£250,000 bridging loan - to save a home
Sadly, business plans do not always go as expected. Lenders are understandably unable to advance more funds when a business fails, and this can often mean that the business itself is lost.
However, the financial damage of business failure can be even more serious when the owner has used his or her home as security for a loan to try to keep the business afloat.
This was the situation a couple living in an attractive part of Essex found themselves in. The owners clothing business had been hit by problems with the increased cost of importing goods manufactured overseas. The business became insolvent and ceased trading - but a secured loan of £200,000 remained outstanding on the owner's house.
It looked as though the owner's family would lose their home.
He called us at Rangewell for help.
We saw that the problems were very serious - but we were determined to do what we could.
Clearly, most forms of business finance were no longer possible - the owner did not have a business that could be lent to. His one remaining asset was the home, which was worth in the region of £2,000,000. There was a £750,000 mortgage outstanding on the property, and with an income of just £20,000 from the owner's wife’s employment, it was impossible to maintain mortgage repayments.
Selling the house would provide a financial lifeline, but with a lender’s lien on the property, the possibility of arranging a sale in a suitable timescale looked impossible.
If the house could be sold at all, it might need to be done at a loss.
How Rangewell helped
We saw the answer in a Bridging Loan.
A Bridging Loan is so-called because it is designed to bridge a short-term funding gap. Bridging Loans are short-term loans secured on property. They can offer a way to raise a large sum of money to fund a property purchase quickly, or when a conventional mortgage product cannot be arranged.
However, they have another important use. They can be arranged to raise money on a property that is already owned.
Bridging Loans raised in this way can often be used to fund business and property purchases, but there is no restriction on how the funds can be used. So if you are faced with a sudden unexpected cost, or if you need to raise large-scale finance to take advantage of an opportunity - a Bridging Loan secured on a business or residential property you already own could provide the answer.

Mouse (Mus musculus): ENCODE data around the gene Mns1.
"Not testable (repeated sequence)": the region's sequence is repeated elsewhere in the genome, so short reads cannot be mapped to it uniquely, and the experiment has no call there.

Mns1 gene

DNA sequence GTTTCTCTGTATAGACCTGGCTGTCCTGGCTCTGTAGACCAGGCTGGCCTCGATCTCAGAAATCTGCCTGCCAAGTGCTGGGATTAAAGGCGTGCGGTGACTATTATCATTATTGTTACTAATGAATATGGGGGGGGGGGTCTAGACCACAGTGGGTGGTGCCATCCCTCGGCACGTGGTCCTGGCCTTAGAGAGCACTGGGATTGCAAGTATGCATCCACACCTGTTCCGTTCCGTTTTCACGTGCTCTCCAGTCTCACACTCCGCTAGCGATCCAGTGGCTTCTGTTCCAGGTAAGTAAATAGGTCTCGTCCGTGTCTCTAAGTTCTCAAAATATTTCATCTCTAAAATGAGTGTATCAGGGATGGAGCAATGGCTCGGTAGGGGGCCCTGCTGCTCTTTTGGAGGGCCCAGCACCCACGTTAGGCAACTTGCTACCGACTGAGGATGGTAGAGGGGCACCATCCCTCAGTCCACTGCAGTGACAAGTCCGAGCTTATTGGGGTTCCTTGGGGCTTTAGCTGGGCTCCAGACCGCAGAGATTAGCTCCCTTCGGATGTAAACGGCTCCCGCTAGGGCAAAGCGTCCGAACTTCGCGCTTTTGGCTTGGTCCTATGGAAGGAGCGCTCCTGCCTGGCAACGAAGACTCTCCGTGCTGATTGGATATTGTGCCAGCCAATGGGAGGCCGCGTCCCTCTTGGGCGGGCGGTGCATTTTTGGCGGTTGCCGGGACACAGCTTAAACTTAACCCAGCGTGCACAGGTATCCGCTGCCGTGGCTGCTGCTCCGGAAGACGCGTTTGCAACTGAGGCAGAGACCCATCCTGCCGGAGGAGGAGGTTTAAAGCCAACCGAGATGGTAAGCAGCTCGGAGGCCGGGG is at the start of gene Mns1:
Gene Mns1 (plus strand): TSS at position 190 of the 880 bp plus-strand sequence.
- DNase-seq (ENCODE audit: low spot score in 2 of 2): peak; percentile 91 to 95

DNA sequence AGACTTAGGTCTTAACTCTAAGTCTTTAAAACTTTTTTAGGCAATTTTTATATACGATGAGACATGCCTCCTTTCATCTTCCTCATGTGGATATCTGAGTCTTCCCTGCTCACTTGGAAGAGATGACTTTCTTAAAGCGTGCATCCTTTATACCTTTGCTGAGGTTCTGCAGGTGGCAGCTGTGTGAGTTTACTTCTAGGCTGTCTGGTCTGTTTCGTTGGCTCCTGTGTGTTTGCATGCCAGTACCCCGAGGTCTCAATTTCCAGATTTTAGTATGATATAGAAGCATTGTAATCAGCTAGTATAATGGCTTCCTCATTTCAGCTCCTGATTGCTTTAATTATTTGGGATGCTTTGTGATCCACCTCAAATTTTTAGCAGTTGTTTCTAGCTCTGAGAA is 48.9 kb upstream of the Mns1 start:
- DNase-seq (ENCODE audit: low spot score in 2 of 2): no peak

We believed that our client would be able to use a bridging loan - actually a second charge loan, since the property had a mortgage secured upon it - to raise sufficient cash to pay off the business loan commitment. We approached a private lender who could provide this type of funding at short notice.
We requested a bridging loan of £250,000. This would be sufficient to pay off the business loan and help provide funds to cover mortgage payments - and allow the house to be sold not as a distress sale at an auction, but through the usual retail sales channels, which offered the best prospect of realising its full value.
The lender looked at the documents we provided and was prepared to advance the funds required at a rate of 15%
Why this approach was essential
Most types of business finance require monthly loan repayments. These may be of both interest and a proportion of the capital, or of interest only. However, in this case, our client had no available funds.
Instead, the lender was prepared to agree for all interest to be added to the principle, which would be repaid at the end of the loan period, once the house was sold. This would mean that there were no interim payments to be made.
The funding Rangewell organised:
Bridging loan of £250,000 for 12 months
At 15% to be rolled up
Total repayable on sale of house £237,500
Our client was able to use the funds raised to pay off the business lender, allowing his family to stay in their home while a sale was arranged.